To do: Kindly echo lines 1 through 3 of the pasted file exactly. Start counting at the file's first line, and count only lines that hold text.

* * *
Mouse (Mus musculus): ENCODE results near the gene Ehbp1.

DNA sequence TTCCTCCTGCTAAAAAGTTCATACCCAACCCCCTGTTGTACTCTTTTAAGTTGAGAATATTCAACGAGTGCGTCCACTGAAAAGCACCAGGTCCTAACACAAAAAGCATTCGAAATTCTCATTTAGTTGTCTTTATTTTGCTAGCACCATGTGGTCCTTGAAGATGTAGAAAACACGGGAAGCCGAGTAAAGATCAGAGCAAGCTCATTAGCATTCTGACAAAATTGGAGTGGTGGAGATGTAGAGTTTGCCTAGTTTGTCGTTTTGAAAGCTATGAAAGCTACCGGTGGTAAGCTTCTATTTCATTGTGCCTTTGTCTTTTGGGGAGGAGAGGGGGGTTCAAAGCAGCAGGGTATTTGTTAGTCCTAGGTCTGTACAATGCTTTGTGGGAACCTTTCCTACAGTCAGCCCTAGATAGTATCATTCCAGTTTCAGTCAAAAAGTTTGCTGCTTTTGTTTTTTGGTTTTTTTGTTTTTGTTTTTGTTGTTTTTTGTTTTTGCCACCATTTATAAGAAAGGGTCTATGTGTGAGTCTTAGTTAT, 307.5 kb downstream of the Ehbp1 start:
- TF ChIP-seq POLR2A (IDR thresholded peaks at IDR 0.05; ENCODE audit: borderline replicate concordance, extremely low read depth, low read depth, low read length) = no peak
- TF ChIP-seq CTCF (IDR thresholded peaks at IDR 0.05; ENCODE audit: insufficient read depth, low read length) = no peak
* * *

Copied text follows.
Mouse (Mus musculus): ENCODE results near the gene Ehbp1.

DNA sequence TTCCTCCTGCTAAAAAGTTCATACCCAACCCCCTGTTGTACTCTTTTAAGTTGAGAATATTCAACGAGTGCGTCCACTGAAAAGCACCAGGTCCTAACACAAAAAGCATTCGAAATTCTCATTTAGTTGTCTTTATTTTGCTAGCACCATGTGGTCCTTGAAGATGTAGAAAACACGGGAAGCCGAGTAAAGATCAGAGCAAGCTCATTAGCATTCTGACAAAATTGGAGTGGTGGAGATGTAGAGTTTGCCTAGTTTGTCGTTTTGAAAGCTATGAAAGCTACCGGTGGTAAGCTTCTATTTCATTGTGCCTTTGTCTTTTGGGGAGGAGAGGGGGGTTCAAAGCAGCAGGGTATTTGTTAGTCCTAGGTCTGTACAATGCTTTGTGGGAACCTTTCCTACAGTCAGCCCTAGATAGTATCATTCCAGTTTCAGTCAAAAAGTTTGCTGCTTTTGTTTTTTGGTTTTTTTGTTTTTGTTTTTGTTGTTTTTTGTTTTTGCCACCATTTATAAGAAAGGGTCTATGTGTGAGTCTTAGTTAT, 307.5 kb downstream of the Ehbp1 start:
- TF ChIP-seq POLR2A (IDR thresholded peaks at IDR 0.05; ENCODE audit: borderline replicate concordance, extremely low read depth, low read depth, low read length) = no peak